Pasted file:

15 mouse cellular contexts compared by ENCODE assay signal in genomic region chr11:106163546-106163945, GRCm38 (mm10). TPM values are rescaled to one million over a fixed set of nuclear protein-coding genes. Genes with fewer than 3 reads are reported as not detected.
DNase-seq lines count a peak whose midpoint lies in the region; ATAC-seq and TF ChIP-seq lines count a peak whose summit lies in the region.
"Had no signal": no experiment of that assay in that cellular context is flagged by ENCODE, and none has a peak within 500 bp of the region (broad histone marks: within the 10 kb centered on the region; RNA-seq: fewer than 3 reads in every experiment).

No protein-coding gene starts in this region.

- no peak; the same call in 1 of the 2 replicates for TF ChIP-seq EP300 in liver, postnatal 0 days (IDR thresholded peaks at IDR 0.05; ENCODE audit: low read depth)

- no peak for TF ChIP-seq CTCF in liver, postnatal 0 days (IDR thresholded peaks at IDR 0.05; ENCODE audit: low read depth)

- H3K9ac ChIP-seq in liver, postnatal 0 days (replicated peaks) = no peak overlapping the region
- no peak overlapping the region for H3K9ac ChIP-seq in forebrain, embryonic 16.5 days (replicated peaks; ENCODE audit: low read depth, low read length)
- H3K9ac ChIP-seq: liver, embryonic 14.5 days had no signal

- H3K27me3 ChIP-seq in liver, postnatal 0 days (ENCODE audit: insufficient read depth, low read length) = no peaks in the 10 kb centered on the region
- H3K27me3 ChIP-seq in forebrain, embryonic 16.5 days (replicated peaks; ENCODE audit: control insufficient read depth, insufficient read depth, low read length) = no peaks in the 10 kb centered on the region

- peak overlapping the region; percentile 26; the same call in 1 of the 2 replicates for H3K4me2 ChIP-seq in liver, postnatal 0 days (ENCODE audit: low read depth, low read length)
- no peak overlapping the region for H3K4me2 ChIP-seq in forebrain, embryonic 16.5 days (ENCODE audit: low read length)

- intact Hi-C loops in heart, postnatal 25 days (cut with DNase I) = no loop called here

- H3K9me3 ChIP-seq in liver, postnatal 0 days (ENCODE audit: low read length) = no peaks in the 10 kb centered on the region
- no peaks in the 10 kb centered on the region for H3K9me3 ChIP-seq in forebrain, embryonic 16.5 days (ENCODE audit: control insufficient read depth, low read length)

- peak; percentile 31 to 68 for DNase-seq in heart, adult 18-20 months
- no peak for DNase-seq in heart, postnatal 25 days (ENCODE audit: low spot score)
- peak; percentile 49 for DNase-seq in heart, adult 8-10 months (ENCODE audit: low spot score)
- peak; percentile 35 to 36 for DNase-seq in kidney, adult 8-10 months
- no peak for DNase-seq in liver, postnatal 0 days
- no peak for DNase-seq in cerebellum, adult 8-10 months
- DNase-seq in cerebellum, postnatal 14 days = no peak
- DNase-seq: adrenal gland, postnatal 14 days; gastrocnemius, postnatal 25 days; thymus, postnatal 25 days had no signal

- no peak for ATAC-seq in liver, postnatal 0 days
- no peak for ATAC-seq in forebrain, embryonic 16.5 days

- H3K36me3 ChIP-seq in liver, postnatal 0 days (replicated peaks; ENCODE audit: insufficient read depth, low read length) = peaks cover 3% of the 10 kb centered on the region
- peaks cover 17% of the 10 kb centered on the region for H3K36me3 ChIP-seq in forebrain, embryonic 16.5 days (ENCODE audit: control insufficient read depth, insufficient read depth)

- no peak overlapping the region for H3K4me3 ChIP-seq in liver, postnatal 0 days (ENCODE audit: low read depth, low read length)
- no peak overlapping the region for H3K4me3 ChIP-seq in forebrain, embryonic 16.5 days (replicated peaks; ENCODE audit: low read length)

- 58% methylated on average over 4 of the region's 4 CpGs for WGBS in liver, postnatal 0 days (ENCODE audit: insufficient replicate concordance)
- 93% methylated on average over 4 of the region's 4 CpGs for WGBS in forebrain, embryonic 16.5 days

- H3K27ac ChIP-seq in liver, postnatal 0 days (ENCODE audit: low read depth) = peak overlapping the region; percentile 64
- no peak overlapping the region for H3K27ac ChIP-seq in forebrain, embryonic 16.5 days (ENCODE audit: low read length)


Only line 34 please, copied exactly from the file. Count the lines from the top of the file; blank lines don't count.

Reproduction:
- no peak overlapping the region for H3K27ac ChIP-seq in forebrain, embryonic 16.5 days (ENCODE audit: low read length)